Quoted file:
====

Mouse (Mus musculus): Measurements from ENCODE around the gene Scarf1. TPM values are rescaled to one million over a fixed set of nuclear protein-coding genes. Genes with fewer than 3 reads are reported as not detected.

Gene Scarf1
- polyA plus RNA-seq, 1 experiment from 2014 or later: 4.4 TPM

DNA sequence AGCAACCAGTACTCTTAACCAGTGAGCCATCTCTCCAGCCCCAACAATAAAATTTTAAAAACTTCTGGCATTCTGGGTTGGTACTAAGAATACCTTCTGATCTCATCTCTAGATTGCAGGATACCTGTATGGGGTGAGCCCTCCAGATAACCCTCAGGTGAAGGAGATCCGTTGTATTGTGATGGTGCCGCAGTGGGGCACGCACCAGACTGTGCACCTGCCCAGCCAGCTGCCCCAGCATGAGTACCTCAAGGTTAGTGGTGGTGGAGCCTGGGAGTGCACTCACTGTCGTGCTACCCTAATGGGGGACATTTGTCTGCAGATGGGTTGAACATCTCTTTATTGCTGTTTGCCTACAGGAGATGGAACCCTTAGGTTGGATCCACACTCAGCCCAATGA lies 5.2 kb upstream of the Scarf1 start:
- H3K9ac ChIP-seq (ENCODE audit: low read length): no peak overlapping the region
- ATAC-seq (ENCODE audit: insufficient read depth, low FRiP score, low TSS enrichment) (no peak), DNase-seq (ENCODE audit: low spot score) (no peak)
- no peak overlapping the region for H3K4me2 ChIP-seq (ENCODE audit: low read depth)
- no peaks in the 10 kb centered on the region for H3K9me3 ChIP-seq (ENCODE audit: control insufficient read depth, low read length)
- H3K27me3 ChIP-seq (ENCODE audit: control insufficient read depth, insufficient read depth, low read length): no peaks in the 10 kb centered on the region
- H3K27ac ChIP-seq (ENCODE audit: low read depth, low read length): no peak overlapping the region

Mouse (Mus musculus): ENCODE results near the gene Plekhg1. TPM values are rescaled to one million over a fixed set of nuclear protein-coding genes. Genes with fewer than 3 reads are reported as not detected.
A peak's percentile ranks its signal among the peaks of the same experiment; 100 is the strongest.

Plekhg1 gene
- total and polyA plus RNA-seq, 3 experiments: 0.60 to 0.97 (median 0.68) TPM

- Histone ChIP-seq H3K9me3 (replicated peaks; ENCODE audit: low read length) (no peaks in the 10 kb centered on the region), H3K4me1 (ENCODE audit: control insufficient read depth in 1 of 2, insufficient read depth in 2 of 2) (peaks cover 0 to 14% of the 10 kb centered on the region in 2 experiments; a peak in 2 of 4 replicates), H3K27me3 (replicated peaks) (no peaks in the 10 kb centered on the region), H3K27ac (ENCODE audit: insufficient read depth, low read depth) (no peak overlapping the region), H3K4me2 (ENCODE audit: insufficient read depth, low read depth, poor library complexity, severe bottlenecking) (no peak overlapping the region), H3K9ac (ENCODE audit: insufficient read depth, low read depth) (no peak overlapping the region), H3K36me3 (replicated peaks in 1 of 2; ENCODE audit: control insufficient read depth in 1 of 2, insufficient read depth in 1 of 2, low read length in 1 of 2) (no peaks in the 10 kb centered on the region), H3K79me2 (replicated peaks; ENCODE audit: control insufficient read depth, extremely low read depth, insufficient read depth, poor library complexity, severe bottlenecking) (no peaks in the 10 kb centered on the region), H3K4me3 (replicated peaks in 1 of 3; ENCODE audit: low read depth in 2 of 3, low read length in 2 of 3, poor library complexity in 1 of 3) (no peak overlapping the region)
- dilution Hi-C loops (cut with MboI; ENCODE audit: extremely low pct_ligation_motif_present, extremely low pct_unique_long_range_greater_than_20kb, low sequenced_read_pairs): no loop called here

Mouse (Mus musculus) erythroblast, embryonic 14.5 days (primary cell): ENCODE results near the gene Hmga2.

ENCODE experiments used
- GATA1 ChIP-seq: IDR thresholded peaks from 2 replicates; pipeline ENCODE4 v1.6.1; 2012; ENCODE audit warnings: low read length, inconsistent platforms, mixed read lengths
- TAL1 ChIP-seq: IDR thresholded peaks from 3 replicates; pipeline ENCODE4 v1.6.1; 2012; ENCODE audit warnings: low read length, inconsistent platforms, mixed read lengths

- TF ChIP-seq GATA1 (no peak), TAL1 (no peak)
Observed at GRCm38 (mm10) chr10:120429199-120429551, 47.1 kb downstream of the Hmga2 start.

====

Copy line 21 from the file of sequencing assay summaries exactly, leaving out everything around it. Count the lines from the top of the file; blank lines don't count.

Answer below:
- TF ChIP-seq GATA1 (no peak), TAL1 (no peak)